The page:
Top-end bicycles are higher tech and better than ever. But so are the budget models.
Bikes are infinitely better than they were a decade ago. They’re also more expensive. But that doesn’t mean you need to spend a ton of money to get a bike you’ll love. While I believe that technological advancements have made the higher price tags for premium models worth it, it’s also true that these advances are making all bikes—not just pricey ones—better.
Bike models get refreshed every two to three years, and often the previous top-of-the-line frames become the current model year’s mid- and low-end options, so you can get the improvements without all the hype and cost. Even the least expensive models are now getting stocked with features once reserved for the costliest bikes, including tubeless-ready rims and tires, adjustable air suspension, and dropper posts. And thanks to trickle-down improvements, third- or even fourth-tier components now shift and brake as well as the top-shelf stuff a few years ago.
Of course, buying an inexpensive bike isn’t going to get you the pinnacle of performance. Frames are generally heavier and less refined; shifting and braking, while good, won’t be as crisp; and you won’t get the latest, greatest tech, such as through-axles, carbon parts, and flat-mount disc brakes. The biggest concession on less expensive bikes is weight—and while I’m not going to sit here and tell you that there’s no appreciable difference between a 21-pound hardtail and a 31-pounder, I will say that in the grand scheme of things, if you're stoked on riding, you’re going to have a great time on either one.
It’s really cool that cyclists can buy the exact same bikes the best professionals in the world ride. Think about that in the context of other sports: a weekend motocross rider who wants the same bike as Eli Tomac would be looking at tens of thousands of dollars, and your average sailor can’t afford to go pick up an America’s Cup ship. You can, on the other hand, ride the same bike Aaron Gwin used to win the Downhill World Cup, or the one that Froome has ridden to Grand Tour victory. But honestly, most people don’t value, don’t need, and may not even take advantage of that sort of tech. For most of us, a good, sturdy, affordable bike is the ticket. Fortunately, there are lots of those out there and they are better than ever.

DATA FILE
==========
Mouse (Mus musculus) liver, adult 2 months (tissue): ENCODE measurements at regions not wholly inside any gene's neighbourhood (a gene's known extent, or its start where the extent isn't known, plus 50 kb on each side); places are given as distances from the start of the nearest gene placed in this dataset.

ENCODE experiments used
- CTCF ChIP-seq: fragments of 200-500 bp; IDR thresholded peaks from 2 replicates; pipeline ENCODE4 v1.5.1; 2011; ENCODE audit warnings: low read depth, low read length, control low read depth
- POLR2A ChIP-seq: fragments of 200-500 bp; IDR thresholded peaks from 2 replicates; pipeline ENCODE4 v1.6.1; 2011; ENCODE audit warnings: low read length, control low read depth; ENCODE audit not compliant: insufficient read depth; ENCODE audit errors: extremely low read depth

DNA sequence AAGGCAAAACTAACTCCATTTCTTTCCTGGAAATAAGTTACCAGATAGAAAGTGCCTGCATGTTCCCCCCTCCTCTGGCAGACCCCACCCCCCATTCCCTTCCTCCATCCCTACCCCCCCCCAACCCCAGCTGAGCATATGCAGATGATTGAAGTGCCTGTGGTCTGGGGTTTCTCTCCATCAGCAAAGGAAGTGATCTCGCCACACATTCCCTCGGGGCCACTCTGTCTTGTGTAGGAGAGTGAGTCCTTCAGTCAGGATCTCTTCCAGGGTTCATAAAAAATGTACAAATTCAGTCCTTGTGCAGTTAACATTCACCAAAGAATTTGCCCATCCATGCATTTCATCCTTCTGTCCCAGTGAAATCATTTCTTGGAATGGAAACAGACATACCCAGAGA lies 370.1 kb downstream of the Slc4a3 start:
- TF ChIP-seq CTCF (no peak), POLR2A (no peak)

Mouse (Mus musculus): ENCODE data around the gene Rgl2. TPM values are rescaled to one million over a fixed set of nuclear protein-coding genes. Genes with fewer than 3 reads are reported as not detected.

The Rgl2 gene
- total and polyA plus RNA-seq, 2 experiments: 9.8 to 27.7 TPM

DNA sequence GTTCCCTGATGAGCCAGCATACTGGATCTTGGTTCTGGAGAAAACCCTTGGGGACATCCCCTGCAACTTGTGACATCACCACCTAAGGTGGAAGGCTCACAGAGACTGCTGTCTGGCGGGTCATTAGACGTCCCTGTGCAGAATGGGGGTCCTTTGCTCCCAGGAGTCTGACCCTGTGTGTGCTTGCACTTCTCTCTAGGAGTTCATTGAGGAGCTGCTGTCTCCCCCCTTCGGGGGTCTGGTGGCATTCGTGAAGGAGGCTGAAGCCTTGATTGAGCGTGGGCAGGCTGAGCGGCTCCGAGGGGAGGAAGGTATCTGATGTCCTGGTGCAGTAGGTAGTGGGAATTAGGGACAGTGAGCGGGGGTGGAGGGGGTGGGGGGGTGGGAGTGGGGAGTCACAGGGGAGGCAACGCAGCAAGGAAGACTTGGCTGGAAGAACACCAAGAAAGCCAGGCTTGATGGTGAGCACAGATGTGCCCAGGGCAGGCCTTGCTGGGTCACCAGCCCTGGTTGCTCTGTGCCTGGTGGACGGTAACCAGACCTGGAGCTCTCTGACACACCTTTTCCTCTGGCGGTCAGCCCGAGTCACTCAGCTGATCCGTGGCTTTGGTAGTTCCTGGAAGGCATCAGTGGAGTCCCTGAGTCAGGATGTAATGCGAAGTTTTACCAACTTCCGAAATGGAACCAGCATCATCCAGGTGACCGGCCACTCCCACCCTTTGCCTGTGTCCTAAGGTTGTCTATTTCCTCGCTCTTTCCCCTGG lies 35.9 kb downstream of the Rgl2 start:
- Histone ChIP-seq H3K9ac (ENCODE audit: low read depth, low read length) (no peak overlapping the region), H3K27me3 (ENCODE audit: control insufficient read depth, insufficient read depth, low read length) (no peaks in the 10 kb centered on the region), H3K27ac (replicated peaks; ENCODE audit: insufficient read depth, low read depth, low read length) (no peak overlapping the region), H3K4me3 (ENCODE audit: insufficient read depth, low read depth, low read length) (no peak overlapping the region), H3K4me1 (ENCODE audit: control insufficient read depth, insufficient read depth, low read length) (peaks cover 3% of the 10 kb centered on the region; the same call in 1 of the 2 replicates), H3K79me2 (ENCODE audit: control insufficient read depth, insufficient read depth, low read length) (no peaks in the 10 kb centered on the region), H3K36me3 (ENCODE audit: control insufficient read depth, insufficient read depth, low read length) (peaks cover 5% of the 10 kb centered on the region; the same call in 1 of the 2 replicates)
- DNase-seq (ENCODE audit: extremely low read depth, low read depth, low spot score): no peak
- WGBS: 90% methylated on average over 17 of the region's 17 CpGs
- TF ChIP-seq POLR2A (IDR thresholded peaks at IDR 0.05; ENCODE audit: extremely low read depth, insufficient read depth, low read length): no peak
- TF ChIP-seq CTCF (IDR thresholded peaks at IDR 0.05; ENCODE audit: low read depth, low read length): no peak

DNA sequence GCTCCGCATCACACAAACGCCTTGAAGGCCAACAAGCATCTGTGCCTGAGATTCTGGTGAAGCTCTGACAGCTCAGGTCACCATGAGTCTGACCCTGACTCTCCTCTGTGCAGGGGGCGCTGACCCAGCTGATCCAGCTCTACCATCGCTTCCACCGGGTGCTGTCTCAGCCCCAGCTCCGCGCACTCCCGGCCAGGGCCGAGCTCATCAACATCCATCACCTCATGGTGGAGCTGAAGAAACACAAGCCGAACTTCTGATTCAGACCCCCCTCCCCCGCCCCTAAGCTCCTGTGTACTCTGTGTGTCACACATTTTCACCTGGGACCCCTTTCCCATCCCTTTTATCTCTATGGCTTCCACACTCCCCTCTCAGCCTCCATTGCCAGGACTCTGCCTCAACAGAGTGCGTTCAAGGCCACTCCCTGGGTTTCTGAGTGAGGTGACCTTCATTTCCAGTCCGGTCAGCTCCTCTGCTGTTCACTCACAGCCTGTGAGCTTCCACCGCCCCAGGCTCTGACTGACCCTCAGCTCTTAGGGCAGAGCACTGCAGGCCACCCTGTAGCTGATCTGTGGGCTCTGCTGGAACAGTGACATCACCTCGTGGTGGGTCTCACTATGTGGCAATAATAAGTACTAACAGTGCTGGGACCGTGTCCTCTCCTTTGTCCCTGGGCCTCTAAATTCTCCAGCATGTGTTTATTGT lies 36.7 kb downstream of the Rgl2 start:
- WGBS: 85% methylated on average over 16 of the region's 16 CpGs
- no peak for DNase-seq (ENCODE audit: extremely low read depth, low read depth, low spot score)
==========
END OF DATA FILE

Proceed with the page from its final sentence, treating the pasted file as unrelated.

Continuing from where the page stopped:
Best All-Road Bike
Salsa Journeyman Sora 650 ($1,100)
The Salsa Journeyman released about a month ago, and with the all-purpose, big-tired, drop-bar bike, the Minneapolis-based company makes a strong statement of support for the average rider. I tested the Journeyman Sora 650, and the value and ride quality blew me away. The alloy frame looks great and has clearance for huge tires, well more than the 2.1’s that come standard. The bike has mounts for just about everything, including three bottle cages, fenders, utility cages, and even a feed bag on the top tube, which is sadly rare on even the most expensive bikes. The flare bars are nicely shaped, the wheels are tubeless ready (and set up easily), and the Maxxis Nano 2.1 tires are a great and durable tread.
The 2x9 Shimano Sora drivetrain gave me plenty of gear range even for a long dirt-road ride to high altitude, and shifting was surprisingly crisp and accurate. If I had to name a shortcoming, it would be the mechanical disc brakes, which are a bit soft and muddy feeling, but they are also flat-mount and work very well considering the price. At 25.7 pounds, it’s not light, yet it feels surprisingly chipper. I’ve ridden everything from pavement to forest roads and even some singletrack, and this bike has handled it all.
Bottom Line: Nothing about the Journeyman feels like a come-down. It is a great gravel machine, can accept 700c wheels if you spend more time on pavement (there’s also a 700c model), and with all the mounts it would make a great crossover commuter.
Best Road Bike
Specialized Allez Elite ($1,200)